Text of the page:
26 de mar de 2009
Para quem ainda não viu, minha reportagem na edição de março da Scientific American Brasil está disponível no site da revista. Um dos pesquisadores que entrevistei foi o Ítalo Guedes, do Geófagos. A reportagem foi feita para acompanhar a tradução de um artigo da Scientific American sobre os gases estufa da pecuária bovina no mundo.
Esse assunto vai esquentar em breve, quando o Ministério da Ciência e Tecnologia divulgar o novo relatório brasileiro às Nações Unidas com as estimativas das emissões de gases estufa em todo o país. O último relatório brasileiro foi divulgado em 2004, mas com base em dados colhidos entre 1986 a 1996. O novo relatório terá dados de até 2007 e mais confiáveis que os anteriores.
18 de mar de 2009
Hello, global audience, welcome to ScienceBlogs Brazil! This is my blog, “Universo Físico”, that means “physical universe” in Portuguese. As a former physics graduate student turned a science writer, most of my posts deals with physical science although I am interested in all branches of science.
Since August 2008, I have been part of the only science blogging community in Portuguese, that we called “Lablogatórios” (lablogatories), created in part inspired by the ScienceBlogs community. Before that, there were Brazilian science bloggers scattered out there but we didn´t know each other. Once, Carl Zimmer asked in The Loom about science bloggers around the world if English speak science bloggers are too first-world-centered; it was in the comment section of this Zimmer´s post that I discovered an excellent Brazilian science blog called Geófagos. It was the first time I realized that there are others science bloggers in Brazil! Then soon, I was reached by Carlos Hotta and Atila Iamarino that invited me to participate of “Lablogatórios”.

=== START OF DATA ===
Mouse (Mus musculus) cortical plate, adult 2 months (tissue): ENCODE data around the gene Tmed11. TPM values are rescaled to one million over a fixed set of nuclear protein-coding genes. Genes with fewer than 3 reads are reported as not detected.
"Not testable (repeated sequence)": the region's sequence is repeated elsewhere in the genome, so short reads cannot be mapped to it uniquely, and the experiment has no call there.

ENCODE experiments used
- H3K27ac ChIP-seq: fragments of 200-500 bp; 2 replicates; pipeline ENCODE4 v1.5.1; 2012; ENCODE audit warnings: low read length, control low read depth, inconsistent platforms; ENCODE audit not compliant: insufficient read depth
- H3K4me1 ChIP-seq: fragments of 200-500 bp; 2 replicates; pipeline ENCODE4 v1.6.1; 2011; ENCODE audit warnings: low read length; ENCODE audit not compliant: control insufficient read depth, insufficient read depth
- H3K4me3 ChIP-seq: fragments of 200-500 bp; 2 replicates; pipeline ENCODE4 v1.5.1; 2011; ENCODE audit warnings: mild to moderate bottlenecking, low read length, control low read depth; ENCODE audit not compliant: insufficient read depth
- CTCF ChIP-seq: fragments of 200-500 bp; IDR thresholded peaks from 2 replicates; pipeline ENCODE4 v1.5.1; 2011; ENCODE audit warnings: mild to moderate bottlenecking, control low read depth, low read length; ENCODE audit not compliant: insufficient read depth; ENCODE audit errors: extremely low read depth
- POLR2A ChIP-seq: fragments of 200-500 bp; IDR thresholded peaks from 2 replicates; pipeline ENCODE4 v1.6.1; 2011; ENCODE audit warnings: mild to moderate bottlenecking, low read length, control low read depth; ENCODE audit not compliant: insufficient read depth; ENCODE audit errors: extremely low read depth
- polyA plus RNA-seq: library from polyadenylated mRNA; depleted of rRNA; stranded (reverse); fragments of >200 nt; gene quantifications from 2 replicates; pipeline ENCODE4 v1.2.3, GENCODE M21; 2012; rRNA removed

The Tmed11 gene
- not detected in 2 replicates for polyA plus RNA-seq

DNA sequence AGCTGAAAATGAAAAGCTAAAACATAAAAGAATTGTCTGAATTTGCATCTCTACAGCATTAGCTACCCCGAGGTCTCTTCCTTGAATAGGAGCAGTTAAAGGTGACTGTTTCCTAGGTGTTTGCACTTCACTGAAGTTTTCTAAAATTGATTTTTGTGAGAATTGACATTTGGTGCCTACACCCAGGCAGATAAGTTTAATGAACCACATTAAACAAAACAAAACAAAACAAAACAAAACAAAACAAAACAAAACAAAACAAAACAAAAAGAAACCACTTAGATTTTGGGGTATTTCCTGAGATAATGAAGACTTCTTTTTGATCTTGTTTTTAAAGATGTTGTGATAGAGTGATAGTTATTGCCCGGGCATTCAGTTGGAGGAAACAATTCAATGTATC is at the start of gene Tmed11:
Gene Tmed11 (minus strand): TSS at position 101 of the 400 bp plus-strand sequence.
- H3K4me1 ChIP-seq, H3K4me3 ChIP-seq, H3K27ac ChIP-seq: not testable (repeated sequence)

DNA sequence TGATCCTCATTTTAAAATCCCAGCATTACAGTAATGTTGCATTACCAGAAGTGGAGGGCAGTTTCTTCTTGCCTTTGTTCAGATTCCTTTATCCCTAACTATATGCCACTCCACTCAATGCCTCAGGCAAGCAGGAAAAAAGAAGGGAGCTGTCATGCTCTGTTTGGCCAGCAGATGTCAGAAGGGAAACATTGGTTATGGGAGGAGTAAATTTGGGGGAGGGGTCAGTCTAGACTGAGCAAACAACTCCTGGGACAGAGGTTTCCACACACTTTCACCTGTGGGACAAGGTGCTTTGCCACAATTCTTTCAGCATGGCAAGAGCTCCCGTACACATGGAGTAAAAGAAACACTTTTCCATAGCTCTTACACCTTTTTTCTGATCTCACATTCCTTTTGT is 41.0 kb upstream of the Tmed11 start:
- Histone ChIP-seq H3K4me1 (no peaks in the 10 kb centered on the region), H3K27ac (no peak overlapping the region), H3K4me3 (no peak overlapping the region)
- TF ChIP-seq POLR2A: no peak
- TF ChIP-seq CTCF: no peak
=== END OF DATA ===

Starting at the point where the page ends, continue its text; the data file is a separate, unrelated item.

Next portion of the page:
Now, we started a partnership with Seed Media Group and “Lablogatórios” became ScienceBlogs Brazil. As Hotta and Iamarino said, we hope that “ScienceBlogs Brazil will turn our local voices into global ones.”
All my posts so far are written in Portuguese and will continue to be written in this language, the last flower of Latium, for three main reasons. First, you English speakers have already a lot of relatively good science writing sources when compared with my fellow Brazilian citizens; most of them don´t speak English and rely on awful churnalistic translations. Second, while I keep studying it (afterall, besides complains, it is the lingua franca of Science), I´m still struggling with English — writing in English still feels to me like being a pianist having to play a violin concerto. Finally, I really enjoy write in Portuguese.
But if you are still curious to know what we Brazilian ScienceBloggers are discussing, and want to know more about Brazil, its culture, its people, its landscapes, its fauna and flora, and all about the science made here, keep whatching! We´re planning to launch soon a blog written in English, featuring translations of the best posts of ScienceBlogs Brasil and exclusive photos, videos, articles, essays and stories by our bloggers.